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Hawaiʻi the Big Island

Indulge your spirit of adventure on the biggest Hawaiian island. It's still a vast frontier, full of unexpected wonders.

Island Diversity

We doubt that it's possible to get 'island fever' on Hawaiʻi. The aptly named Big Island is fantastically diverse, with miles of highways – and, better yet, byways – to explore. Eight of the world’s 13 climate zones exist here, adding sensory variety as you circumnavigate the island. Gaze at vivid emerald cliffs, swaths of black-, white- and even green-sand beaches, majestic volcanic mountains (possibly snowcapped!), stark lava desert, rolling pastureland and misty valleys, weathered by rain, waves and time. Hawaiʻi is twice as big as the other Hawaiian Islands combined, and its dramatic terrain is ever fascinating.

Volcanic Wonders

Less than a million years old, Hawaiʻi is a baby in geological terms. Here you'll find the Hawaiian Islands' tallest, largest and only active volcanic mountains. Kilauea, on the eastern side, is the world's most active volcano, spewing molten lava continuously since 1983. If you see glowing, red-hot lava, you are witnessing Earth in the making, a thrilling and humbling experience. At 33,000ft tall when measured from the ocean floor, Mauna Kea is the world's tallest mountain, and its significance cannot be overstated – as a sacred place to Hawaiians and a top astronomical site to scientists.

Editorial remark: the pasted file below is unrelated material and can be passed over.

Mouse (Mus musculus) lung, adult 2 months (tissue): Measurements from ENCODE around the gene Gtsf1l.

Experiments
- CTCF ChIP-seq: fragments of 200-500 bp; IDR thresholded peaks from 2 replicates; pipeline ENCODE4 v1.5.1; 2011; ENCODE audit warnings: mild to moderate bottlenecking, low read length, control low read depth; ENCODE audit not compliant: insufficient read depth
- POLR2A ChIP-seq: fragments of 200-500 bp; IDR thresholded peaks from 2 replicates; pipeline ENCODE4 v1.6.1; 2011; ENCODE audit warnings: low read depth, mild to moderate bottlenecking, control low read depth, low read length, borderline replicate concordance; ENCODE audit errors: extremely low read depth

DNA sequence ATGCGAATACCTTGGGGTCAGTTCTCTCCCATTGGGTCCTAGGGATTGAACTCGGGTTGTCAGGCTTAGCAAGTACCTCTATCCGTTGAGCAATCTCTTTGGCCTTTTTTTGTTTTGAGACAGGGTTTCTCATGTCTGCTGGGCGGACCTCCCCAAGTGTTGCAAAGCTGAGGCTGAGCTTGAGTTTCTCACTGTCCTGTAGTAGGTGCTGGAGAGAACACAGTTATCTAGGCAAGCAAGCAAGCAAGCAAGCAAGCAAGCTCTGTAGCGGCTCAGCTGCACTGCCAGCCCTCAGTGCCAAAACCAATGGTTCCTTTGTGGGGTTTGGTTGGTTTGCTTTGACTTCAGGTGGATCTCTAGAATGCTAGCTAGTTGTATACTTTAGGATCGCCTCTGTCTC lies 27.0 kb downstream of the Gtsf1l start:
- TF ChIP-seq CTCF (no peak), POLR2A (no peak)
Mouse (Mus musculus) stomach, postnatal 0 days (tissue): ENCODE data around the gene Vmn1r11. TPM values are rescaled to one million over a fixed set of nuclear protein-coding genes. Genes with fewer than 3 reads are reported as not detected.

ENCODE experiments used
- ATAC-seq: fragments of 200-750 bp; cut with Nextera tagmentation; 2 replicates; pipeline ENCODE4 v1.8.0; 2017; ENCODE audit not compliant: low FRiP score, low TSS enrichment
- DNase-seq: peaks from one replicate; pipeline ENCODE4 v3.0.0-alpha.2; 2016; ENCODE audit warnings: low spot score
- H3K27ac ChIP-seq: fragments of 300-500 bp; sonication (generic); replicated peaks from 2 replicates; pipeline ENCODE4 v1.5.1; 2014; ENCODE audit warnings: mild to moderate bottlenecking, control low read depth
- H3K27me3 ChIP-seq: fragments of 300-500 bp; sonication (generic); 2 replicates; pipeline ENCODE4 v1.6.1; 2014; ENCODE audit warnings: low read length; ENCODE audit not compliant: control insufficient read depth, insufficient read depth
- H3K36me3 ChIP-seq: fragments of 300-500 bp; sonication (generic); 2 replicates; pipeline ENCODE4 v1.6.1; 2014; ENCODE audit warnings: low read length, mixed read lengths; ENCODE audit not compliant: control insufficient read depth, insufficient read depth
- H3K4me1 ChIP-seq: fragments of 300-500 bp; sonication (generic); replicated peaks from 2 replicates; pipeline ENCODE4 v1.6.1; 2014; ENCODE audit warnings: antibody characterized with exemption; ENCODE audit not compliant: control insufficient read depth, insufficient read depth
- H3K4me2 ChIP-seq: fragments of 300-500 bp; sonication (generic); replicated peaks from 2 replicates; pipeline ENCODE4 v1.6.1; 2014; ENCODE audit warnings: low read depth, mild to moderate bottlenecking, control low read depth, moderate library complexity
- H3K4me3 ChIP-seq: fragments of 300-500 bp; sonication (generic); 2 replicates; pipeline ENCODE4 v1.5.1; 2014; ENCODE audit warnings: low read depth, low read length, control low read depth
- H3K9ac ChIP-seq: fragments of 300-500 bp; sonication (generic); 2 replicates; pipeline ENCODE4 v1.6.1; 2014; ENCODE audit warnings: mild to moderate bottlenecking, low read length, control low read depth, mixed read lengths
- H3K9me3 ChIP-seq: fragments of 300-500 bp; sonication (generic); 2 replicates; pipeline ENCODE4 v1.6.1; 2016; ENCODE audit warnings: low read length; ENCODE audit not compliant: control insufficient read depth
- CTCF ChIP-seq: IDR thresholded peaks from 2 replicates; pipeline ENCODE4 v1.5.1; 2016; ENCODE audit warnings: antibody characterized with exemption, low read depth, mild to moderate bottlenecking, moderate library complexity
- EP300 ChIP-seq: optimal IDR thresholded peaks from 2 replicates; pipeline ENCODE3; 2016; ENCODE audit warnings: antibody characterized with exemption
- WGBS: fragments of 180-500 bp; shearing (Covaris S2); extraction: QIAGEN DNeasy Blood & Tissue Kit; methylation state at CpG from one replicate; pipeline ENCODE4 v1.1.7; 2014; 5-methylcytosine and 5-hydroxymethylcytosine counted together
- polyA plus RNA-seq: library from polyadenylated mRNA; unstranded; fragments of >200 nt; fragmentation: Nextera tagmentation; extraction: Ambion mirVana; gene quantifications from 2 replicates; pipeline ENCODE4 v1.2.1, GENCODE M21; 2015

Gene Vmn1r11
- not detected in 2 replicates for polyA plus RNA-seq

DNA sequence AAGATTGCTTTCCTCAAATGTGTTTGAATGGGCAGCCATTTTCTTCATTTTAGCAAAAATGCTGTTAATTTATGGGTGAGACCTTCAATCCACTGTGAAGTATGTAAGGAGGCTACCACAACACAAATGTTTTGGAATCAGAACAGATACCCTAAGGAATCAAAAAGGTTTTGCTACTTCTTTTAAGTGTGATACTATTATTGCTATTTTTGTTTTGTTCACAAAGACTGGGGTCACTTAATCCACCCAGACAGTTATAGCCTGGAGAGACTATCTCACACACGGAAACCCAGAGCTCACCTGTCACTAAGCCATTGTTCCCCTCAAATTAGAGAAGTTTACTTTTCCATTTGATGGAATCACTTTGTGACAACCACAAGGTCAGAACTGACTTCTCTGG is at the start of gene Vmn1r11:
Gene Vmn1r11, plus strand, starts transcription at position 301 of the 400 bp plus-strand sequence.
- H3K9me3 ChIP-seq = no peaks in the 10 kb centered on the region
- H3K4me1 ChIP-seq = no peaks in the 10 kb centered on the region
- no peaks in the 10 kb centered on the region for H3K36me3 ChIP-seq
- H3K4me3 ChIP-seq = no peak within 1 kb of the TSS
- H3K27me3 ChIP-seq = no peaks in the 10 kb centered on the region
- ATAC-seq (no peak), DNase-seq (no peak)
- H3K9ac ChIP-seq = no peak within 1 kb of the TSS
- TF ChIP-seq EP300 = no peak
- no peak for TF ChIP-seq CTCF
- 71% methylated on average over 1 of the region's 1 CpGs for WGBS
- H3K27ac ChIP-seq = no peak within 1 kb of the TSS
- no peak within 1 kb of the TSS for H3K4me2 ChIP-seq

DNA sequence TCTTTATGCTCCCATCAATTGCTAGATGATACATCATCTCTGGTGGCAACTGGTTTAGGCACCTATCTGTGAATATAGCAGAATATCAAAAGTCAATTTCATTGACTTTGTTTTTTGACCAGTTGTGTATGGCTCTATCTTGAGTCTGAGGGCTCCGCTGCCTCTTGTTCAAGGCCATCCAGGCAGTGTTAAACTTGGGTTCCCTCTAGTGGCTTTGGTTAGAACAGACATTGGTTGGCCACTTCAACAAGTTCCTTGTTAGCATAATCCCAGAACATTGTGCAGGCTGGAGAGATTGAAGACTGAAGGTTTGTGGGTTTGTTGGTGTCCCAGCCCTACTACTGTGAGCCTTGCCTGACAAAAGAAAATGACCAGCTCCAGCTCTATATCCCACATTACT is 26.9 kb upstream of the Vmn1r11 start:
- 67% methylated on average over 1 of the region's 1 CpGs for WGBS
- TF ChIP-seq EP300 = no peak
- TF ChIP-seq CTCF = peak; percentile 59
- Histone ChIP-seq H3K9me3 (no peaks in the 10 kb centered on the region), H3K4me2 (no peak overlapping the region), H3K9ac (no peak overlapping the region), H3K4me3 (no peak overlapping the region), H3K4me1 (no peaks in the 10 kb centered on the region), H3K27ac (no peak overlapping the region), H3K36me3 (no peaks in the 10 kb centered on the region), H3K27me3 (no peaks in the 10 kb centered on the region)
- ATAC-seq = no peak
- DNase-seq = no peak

Ancient History & Modern Multiculturalism

Ancient history looms large on Hawaiʻi, a place of powerful mana (spiritual essence). The first Polynesians landed at Ka Lae, the windswept southern tip, still raw and undeveloped today. Kamehameha the Great, who unified the Hawaiian Islands, was born in Kohala and died in Kailua-Kona. Hula and oli (chant) are deep-rooted here, and Miloli‘i on the Kona Coast is perhaps the last Hawaiian fishing village. During the sugarcane era, traditional ways became intertwined with those of immigrant cultures: Chinese, Japanese, Filipino, Portuguese and more. This legacy is palpable in the mix of languages, foods and festivals. The most striking element of this multiculturalism is the pidgin vernacular.

Roads Less Traveled

Thanks to its sheer size, Hawaiʻi has lots of legroom. Enjoy the delicious freedom of the open road, where the journey becomes the main attraction. From east to west, the island has multiple personalities, and it's worthwhile experiencing them all. While the 'Gold Coast' – South Kohala to Kailua-Kona – caters to travelers en masse, most island towns are rural and exist primarily for residents. Even the capital seat, Hilo, is a former plantation town that's still slow-paced and populated by kamaʻaina (people born and raised here). Ultimately this down-home localness marks the real Hawai‘i. Don't miss it.

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